From Board Game To Movie Bomb To Cult Classic: 30 Things You Didn’t Know About 'Clue'

30 years later, the comic whodunit is more popular than ever: examine the evidence.

On December 13, 1985, Clue opened in theaters and, by Christmas, the screwball whodunnit proved to be one of the major bombs of the holiday movie season.

Thirty years later, Clue stands as one of the best loved and most often quoted comedies of its era. It’s a genuine cult sensation that rose from its own ashes to gain a worldwide following and win over multiple generations of ongoing admirers.

Let’s celebrate three decades of Clue now with facts, figures, allegations, and evidence as to testify to how a witty script performed with enormous energy by a cast of comedic greats transformed into cinematic triumph. Really, it’s no mystery!

1. Boasting an all-star cast (albeit not quite plucked from the A-list) and based on a board game (a notion that, at the time, appalled cultural tastemakers), Clue boasted multiple endings that played in different venues, allowing moviegoers to choose from outcomes “A,” “B”, or “C” (a unique gimmick, to be sure, but tellingly not one that any other film replicated since).

2. Clue’s potential audience initially exercised their own option—“D,” stay home or see something else—but the movie’s original small but vocal fan-base stayed loyal and spread the word that this was a film worth discovering.

3. Against a budget of $15 million, Clue grossed just $3 million in its initial release.

4. Paramount had such high hopes for Clue it issued two book tie-ins: a proper novelization by mystery author Michael McDowell and a kid’s collectible called Paramount Pictures Presents Clue: The Storybook.

5. Among the holiday 1985 blockbusters crowding out Clue at the box office were Rocky IV, Spies Like Us, The Color Purple, and The Jewel of the Nile.

6. Just behind those hits in popularity were Young Sherlock Holmes, Out of Africa, Enemy Mine, and Murphy’s Romance. Remember those?

7. The non-Clue megaton box office bomb of the '85 season proved to be Santa Claus: The Movie. You might notice that we’re not running a 30th anniversary tribute to that ho-ho-horrible mess.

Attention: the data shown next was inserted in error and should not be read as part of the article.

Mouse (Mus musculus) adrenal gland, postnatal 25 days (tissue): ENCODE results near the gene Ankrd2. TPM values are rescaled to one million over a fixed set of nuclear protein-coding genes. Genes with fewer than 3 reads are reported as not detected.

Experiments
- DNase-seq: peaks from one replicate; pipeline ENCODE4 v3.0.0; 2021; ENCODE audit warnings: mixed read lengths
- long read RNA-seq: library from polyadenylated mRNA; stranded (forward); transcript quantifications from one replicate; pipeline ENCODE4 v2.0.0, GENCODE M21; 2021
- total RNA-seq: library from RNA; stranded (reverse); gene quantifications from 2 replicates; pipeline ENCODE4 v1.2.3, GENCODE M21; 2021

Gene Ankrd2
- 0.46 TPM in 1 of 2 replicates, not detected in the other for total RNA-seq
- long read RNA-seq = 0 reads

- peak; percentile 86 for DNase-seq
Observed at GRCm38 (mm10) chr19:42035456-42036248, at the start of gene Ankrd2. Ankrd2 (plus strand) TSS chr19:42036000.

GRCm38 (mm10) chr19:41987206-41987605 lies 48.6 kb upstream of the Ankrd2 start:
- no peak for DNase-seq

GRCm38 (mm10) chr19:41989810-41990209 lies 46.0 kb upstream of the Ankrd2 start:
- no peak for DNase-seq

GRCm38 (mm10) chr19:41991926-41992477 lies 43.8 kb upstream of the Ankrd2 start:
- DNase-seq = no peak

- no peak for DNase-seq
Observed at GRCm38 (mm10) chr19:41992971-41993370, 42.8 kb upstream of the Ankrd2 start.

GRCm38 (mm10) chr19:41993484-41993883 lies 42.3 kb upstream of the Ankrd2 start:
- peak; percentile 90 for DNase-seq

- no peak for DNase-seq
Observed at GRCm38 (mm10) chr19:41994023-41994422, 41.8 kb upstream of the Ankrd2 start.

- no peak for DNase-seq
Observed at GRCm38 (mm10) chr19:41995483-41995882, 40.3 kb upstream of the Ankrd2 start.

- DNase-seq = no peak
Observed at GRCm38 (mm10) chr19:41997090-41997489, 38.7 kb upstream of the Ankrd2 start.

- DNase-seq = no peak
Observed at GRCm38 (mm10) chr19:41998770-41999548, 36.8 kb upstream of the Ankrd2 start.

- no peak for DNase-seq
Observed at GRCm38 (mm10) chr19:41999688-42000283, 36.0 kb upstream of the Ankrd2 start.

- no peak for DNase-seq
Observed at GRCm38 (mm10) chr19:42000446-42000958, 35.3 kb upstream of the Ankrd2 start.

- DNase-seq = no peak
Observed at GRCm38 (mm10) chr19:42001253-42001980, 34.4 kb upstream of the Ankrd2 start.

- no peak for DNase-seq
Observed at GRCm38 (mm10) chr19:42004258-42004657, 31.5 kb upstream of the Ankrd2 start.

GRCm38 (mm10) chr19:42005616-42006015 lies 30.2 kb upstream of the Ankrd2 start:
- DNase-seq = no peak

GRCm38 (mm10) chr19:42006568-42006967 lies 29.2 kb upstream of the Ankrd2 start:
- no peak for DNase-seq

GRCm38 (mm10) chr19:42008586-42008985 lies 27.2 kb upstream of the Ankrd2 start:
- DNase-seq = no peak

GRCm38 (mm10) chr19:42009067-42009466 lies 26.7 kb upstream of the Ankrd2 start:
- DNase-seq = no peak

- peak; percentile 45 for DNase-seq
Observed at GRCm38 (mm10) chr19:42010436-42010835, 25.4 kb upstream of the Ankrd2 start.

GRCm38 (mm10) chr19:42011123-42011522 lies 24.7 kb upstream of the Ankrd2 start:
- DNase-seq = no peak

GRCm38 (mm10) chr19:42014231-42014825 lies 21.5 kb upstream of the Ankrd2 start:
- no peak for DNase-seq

8. Interestingly, December 1985 spawned two other enduring cult sensations: Terry Gilliam’s Brazil and the maximum intensity Jon Voight-Eric Roberts nail-biter, Runaway Train.

9. Clue gained a second life on home video with all three endings included as part of the final narrative. That version’s frequent cable airings consistently won over fans and ultimately turned the film into the phenomenon it’s become.

10. Clue was adapted from a still popular board game that, in North America, goes by that same name. In England, where musician Anthony E. Pratt invented the game in 1944, it’s called Cluedo—pronounced “kloo-doe”—a combination of the word “clue” and Latin term “ludo,” meaning “I play.” Pratt originally pitched his game under the title Murder!

11. Clue was the first major motion picture based on a board game. Battleship (2012) was the most recent. That flopped in grand fashion, too.

12. Animal House and Trading Places director John Landis came up with Clue’s overall concept, plot, and multiple ending gimmick and had been pitching the project for years before teaming with director Jonathan Lynn, co-creator of the quintessential British television series Yes, Minister and Yes, Prime Minister.

13. Throughout its development, Clue went through a platoon screenwriters, including playwright Tom Stoppard, composer Stephen Sondheim, and actor Anthony Perkins before Jonathan Lynn finished Landis’s original story ideas in script form.

14. Lynn ultimately wrote, filmed, and discarded another ending, wherein Tim Curry as butler Wadsworth commits all the murders. That outcome is included in Paramount Pictures Presents Clue: The Storybook.

15. Debra Hill, best known for co-writing and producing Halloween (1978) and The Fog (1980), produced Clue. She would go on to produce Adventures in Babysitting (1987), Big Top Pee-Wee (1988), and The Fisher King (1991), among many other films.